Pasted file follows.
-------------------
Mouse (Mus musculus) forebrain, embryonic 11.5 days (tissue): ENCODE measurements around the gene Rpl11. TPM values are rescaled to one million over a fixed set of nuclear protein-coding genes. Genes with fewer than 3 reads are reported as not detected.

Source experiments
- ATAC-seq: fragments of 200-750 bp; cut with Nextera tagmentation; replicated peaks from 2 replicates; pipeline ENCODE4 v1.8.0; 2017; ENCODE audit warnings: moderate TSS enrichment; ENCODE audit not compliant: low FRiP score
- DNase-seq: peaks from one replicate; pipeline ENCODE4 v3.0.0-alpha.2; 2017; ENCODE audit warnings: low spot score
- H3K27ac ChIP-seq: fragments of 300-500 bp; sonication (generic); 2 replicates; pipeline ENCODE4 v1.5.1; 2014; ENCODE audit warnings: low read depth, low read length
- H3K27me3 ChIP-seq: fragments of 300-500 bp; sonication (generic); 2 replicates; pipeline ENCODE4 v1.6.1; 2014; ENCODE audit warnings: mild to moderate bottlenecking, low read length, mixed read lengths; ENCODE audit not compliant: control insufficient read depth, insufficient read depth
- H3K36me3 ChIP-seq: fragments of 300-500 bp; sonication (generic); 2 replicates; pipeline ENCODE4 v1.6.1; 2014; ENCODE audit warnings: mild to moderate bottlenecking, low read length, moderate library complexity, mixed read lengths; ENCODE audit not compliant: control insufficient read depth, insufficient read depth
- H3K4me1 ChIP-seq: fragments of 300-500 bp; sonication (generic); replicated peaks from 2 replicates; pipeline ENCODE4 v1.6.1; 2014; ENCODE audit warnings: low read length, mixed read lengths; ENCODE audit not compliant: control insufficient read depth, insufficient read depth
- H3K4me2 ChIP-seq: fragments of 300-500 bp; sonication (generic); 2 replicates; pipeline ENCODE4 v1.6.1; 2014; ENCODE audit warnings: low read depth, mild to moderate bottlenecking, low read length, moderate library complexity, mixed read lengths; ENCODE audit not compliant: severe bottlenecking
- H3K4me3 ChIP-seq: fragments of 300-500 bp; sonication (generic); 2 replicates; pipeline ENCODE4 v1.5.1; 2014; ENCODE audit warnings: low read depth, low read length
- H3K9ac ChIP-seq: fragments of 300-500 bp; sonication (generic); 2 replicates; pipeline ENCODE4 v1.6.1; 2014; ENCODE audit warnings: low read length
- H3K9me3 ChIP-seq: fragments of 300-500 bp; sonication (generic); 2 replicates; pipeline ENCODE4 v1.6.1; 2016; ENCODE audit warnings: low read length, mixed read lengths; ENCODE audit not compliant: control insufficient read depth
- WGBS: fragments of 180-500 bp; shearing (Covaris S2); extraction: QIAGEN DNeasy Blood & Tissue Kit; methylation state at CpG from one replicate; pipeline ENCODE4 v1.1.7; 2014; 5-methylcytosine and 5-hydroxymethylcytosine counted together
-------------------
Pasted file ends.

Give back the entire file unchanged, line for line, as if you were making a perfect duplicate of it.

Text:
Mouse (Mus musculus) forebrain, embryonic 11.5 days (tissue): ENCODE measurements around the gene Rpl11. TPM values are rescaled to one million over a fixed set of nuclear protein-coding genes. Genes with fewer than 3 reads are reported as not detected.

Source experiments
- ATAC-seq: fragments of 200-750 bp; cut with Nextera tagmentation; replicated peaks from 2 replicates; pipeline ENCODE4 v1.8.0; 2017; ENCODE audit warnings: moderate TSS enrichment; ENCODE audit not compliant: low FRiP score
- DNase-seq: peaks from one replicate; pipeline ENCODE4 v3.0.0-alpha.2; 2017; ENCODE audit warnings: low spot score
- H3K27ac ChIP-seq: fragments of 300-500 bp; sonication (generic); 2 replicates; pipeline ENCODE4 v1.5.1; 2014; ENCODE audit warnings: low read depth, low read length
- H3K27me3 ChIP-seq: fragments of 300-500 bp; sonication (generic); 2 replicates; pipeline ENCODE4 v1.6.1; 2014; ENCODE audit warnings: mild to moderate bottlenecking, low read length, mixed read lengths; ENCODE audit not compliant: control insufficient read depth, insufficient read depth
- H3K36me3 ChIP-seq: fragments of 300-500 bp; sonication (generic); 2 replicates; pipeline ENCODE4 v1.6.1; 2014; ENCODE audit warnings: mild to moderate bottlenecking, low read length, moderate library complexity, mixed read lengths; ENCODE audit not compliant: control insufficient read depth, insufficient read depth
- H3K4me1 ChIP-seq: fragments of 300-500 bp; sonication (generic); replicated peaks from 2 replicates; pipeline ENCODE4 v1.6.1; 2014; ENCODE audit warnings: low read length, mixed read lengths; ENCODE audit not compliant: control insufficient read depth, insufficient read depth
- H3K4me2 ChIP-seq: fragments of 300-500 bp; sonication (generic); 2 replicates; pipeline ENCODE4 v1.6.1; 2014; ENCODE audit warnings: low read depth, mild to moderate bottlenecking, low read length, moderate library complexity, mixed read lengths; ENCODE audit not compliant: severe bottlenecking
- H3K4me3 ChIP-seq: fragments of 300-500 bp; sonication (generic); 2 replicates; pipeline ENCODE4 v1.5.1; 2014; ENCODE audit warnings: low read depth, low read length
- H3K9ac ChIP-seq: fragments of 300-500 bp; sonication (generic); 2 replicates; pipeline ENCODE4 v1.6.1; 2014; ENCODE audit warnings: low read length
- H3K9me3 ChIP-seq: fragments of 300-500 bp; sonication (generic); 2 replicates; pipeline ENCODE4 v1.6.1; 2016; ENCODE audit warnings: low read length, mixed read lengths; ENCODE audit not compliant: control insufficient read depth
- WGBS: fragments of 180-500 bp; shearing (Covaris S2); extraction: QIAGEN DNeasy Blood & Tissue Kit; methylation state at CpG from one replicate; pipeline ENCODE4 v1.1.7; 2014; 5-methylcytosine and 5-hydroxymethylcytosine counted together